approximately 0.175% SUPERFLOC N100 (trade name) (available from American Cyanamid Ltd) as the secondary colloid.
The Applicant has found that by having an inorganic metal salt with the trivalent cation content or proportion in excess of 30%, e.g. 40-60%, a more universal composition is obtained. In particular, the composition is then suitable for purifying water having very high contaminant colloid level, e.g. up to about 2000 ppm. Furthermore, the composition is then suitable for purifying water to acceptable low tannin levels as prescribed by the U.S.A. Environmental Protection Agency (`EPA`) in 1986.
Broadly, according to a second aspect of the invention, there is provided a composition for the purification of water, which includes
a suitable coagulant for rapidly coagulating solid impurities dispersed in the water to form primary flocs;
a micro-biocide capable of killing off micro-organisms in the water during, or prior to, primary floc formation;
an organic hydrophilic colloid capable, when dispersed simultaneously with the coagulant and bactericide in the water, of hydrating to form a sol for aggregating the primary flocs into larger secondary flocs, the proportion of organic hydrophilic colloid in the composition being such that when the composition is used to purify the intended quantity of water, the organic hydrophilic colloid does not interfere with coagulant dispersal in the water or with primary floc formation so that the rate of hydration of the colloid is hence slower than the rate of formation of the primary flocs; and
an active agent capable of being aggregated by the hydrophilic colloid with the primary flocs, into the secondary flocs, and also being capable of killing off micro-organisms in the secondary flocs.
As mentioned hereinbefore, the composition can be in unit dosage form, for the single step batch purification of a relatively small predetermined volume of water. Furthermore, the coagulant can be an unreacted solid inorganic metal salt having a trivalent cation, and the composition can also comprise an unreacted solid alkali which is soluble in water, as a coagulant promotor. As also mentioned hereinbefore, the hydrophilic colloid can be an anionic hydrophilic colloid.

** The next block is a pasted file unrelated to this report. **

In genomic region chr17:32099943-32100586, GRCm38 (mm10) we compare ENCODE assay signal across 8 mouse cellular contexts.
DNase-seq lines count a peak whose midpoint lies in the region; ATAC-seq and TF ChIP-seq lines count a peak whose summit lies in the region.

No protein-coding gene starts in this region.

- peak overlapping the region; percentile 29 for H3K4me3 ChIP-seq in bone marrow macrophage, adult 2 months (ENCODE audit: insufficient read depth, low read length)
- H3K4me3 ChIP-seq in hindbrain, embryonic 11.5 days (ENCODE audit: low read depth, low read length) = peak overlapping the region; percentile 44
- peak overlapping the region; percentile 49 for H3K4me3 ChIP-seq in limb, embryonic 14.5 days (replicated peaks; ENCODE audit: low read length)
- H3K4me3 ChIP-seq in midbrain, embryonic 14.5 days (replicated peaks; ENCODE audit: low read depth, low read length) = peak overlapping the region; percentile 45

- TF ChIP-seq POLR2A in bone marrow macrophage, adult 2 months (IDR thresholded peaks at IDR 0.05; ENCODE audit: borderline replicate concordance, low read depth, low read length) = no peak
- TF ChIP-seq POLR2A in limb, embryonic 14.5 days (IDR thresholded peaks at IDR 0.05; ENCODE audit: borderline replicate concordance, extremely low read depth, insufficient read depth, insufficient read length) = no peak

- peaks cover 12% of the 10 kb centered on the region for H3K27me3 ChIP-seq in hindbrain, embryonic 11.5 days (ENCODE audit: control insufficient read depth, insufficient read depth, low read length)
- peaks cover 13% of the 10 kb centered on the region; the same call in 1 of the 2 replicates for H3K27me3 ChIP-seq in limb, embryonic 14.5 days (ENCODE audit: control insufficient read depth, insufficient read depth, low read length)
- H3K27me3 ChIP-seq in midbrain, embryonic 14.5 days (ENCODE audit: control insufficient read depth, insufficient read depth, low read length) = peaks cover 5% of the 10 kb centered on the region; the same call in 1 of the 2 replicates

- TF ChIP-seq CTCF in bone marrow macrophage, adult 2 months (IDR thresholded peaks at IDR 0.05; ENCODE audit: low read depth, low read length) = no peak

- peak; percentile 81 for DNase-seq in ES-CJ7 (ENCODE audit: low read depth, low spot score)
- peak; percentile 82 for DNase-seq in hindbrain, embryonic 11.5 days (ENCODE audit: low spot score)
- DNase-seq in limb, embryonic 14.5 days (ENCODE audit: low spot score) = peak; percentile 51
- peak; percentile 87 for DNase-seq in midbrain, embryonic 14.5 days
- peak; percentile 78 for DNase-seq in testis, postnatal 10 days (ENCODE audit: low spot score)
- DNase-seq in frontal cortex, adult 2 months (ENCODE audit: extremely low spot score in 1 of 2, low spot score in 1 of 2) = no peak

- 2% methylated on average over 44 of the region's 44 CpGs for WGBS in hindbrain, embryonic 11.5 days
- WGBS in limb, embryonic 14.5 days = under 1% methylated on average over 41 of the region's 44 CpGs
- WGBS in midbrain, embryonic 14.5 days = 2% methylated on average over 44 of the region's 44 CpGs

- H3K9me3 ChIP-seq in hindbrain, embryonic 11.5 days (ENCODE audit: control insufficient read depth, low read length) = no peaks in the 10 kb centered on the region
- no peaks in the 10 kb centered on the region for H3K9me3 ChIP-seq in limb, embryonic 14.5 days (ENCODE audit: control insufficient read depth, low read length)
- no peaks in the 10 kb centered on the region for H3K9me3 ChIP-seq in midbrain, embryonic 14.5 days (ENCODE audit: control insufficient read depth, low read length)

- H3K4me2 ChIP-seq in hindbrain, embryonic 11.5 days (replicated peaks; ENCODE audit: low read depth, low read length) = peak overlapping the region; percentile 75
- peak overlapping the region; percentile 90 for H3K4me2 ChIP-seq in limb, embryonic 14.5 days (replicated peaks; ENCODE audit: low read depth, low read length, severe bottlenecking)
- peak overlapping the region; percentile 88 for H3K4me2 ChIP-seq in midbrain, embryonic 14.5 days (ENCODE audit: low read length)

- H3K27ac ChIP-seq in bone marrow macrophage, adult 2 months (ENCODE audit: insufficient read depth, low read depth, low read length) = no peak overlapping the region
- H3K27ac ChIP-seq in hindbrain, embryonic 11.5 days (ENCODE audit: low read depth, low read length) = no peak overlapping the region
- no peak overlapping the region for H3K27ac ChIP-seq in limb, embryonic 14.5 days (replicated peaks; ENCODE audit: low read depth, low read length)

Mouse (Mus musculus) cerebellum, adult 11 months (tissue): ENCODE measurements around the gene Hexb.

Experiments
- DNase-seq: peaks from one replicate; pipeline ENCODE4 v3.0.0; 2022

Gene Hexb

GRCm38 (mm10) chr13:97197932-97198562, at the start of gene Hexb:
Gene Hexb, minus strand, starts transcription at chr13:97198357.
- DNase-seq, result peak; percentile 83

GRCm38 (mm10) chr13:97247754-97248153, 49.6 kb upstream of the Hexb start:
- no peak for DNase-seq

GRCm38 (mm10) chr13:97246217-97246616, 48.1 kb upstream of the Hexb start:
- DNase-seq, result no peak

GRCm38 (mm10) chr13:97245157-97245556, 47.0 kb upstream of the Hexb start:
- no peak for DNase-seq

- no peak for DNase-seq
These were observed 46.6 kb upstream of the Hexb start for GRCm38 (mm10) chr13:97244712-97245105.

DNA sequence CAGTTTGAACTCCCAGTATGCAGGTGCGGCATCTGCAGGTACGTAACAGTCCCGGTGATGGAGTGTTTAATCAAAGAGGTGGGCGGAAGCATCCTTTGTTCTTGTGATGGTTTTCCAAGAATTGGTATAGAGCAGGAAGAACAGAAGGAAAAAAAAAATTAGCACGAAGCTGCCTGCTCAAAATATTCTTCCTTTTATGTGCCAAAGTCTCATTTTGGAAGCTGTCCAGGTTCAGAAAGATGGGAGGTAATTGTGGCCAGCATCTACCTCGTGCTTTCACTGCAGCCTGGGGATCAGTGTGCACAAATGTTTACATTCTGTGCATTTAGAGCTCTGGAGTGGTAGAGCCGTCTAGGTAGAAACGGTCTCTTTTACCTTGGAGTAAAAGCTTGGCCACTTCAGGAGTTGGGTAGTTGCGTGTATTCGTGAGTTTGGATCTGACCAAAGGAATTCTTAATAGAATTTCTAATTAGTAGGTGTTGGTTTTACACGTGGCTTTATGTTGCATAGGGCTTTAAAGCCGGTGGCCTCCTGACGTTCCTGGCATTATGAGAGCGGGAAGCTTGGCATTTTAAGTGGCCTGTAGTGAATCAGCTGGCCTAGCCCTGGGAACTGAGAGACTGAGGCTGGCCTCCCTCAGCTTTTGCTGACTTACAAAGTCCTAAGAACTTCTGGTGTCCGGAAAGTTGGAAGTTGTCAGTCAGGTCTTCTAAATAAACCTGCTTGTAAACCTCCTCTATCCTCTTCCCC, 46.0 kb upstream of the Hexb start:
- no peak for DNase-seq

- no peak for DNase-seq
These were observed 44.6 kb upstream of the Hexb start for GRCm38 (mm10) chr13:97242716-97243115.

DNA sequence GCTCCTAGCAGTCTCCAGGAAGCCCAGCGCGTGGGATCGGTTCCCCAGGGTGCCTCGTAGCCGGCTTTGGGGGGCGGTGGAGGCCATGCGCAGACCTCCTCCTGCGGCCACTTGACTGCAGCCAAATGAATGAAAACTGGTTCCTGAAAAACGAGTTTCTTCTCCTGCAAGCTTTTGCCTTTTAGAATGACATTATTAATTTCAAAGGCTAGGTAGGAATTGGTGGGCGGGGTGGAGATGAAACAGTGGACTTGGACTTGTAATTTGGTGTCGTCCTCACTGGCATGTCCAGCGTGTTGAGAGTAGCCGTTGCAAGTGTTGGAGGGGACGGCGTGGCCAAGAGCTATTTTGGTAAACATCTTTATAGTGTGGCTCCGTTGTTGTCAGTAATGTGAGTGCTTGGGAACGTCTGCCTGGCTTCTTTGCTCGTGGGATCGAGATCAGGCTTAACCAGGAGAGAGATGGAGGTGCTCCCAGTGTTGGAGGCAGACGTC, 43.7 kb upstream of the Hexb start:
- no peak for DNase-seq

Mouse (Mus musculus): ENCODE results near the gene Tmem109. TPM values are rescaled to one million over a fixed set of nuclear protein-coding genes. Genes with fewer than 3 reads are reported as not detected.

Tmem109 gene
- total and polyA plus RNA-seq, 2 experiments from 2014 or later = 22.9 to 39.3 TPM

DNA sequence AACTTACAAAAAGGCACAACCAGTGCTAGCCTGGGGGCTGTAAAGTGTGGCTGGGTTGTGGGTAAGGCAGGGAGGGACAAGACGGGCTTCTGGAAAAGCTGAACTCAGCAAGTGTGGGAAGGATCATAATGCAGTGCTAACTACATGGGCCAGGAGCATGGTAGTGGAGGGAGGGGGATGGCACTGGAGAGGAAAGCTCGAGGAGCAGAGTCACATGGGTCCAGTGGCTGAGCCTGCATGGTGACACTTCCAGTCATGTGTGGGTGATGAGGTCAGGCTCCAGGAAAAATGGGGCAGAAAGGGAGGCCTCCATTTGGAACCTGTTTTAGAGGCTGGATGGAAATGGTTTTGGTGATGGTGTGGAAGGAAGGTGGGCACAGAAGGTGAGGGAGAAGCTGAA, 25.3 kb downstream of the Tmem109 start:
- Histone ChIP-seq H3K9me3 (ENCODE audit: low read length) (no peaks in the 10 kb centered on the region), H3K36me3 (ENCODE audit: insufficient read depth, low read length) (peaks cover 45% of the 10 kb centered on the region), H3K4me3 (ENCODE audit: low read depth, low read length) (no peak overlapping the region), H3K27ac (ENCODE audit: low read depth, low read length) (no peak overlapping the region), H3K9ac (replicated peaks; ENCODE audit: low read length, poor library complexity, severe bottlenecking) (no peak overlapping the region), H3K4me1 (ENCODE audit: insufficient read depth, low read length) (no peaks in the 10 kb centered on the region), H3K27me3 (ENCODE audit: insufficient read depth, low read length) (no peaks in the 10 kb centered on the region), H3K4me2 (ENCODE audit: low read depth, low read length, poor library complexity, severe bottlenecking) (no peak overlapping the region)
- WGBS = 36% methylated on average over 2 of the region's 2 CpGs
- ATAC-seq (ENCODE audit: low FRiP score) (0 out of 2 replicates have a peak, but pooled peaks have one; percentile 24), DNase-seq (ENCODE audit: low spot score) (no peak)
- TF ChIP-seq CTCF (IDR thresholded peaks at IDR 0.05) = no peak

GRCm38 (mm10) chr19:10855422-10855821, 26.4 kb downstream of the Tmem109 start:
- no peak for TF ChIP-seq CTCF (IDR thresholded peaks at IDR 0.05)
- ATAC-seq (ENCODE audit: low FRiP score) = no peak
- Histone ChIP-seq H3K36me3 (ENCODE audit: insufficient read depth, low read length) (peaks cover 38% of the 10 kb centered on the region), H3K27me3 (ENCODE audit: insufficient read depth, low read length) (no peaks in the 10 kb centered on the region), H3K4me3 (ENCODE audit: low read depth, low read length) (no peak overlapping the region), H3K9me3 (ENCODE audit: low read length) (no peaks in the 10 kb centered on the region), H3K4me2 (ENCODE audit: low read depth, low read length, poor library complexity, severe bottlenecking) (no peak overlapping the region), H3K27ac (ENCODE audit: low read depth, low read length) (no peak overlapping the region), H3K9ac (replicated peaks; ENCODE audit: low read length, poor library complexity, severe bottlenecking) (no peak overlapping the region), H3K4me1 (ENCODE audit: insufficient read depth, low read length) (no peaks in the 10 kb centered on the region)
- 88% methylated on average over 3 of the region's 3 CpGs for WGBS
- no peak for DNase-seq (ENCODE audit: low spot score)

The micro-biocide can be capable of releasing a micro-biocidally effective amount of a micro-biocidal agent into the water, at a rate no slower than the rate of formation of the primary flocs.
The Applicant has found that certain micro-organisms such as bacteria, algae and viruses are readily killed off or nullified in water by means of a micro-biocide which is introduced into the water at relatively low concentrations, e.g. concentrations of the microbiocidal agent which are sufficiently low to permit the treated water to be fit for human consumption. Most of these micro-organisms are also aggregated by the hydrophilic colloid into the secondary flocs. However, in the event of some of these micro-organisms not being aggregated into the secondary flocs and being retained in the water during separation of the secondary flocs from the water, e.g. due to the smallness of the micro-organisms, especially viruses, then such micro-organisms will hence be present in the water in inactive form.
However, the Applicant has also found that at times certain micro-organisms are still present in the primary and/or secondary flocs in active form. One such class of micro-organisms are cysts, such as those of Giardia lamblia, Giardia maoris and Cryptosporidium. Applicant has found that the micro-biocide is often incapable of killing off such cysts prior to, or during, primary floc formation, especially at low water temperatures, e.g. below 20° C., due to, inter alia, its low concentration. Thus, the Applicant has found that a CT value (`C`=concentration of active agent in medium, in mg/l, multiplied by `T`=time, in minutes) of at least 800 is required to kill off cysts, especially at low water temperatures. This is achieved with the active agent since the flocs occupy a relative small proportion of the water volume, typically less than 5%, with substantially all the active agent being present in or on the flocs, resulting in a relatively high, and hence effective, localized active agent concentration in the flocs with the micro-organisms hence also being concentrated in the flocs. Hence, the active agent concentration, based on the liquid volume, is relatively low, e.g. for human consumption constraints. The killing off of the cysts in the flocs, i.e. in the residual sludge, also serves to render the sludge non-infective.
The active agent can also be a micro-biocide or disinfectant, this second micro-biocide hence differing from the other or first micro-biocide in that it must be capable of releasing a micro-biocidally effective amount of a micro-biocidal agent into the water at a rate slower than the rate of formation of the primary flocs and it adheres to or is encaptured by the flocs.
The active agent can be selected to be an anti-metabilite substance, such as a sulphonamide.
While the micro-biocides can be chlorine or iodine containing, it is believed that chlorine containing compounds will be preferred due to their ready availability. Hence, the first micro-biocide can be a rapidly dissolving chlorine containing compound resulting in immediate release of chlorine into the water, while the second micro-biocide can be slower dissolving chlorine containing compound which releases its chlorine into the water at a slower rate.
The first micro-biocide may comprise one or more of sodium dichloro isocyanurate (`Puritabs`--trade name), potassium-dichloro-isocyanurate, and/or Globaline (trade name) which contains iodine rather than chlorine.
The second micro-biocide may comprise one or more of halazone (para-para-dichloro-sulphamoyl-benzoic acid), chloramine T (trade name), dichloro-dimethyl-hydantoin and/or bromo-chloro-dimethyl-hydantoin.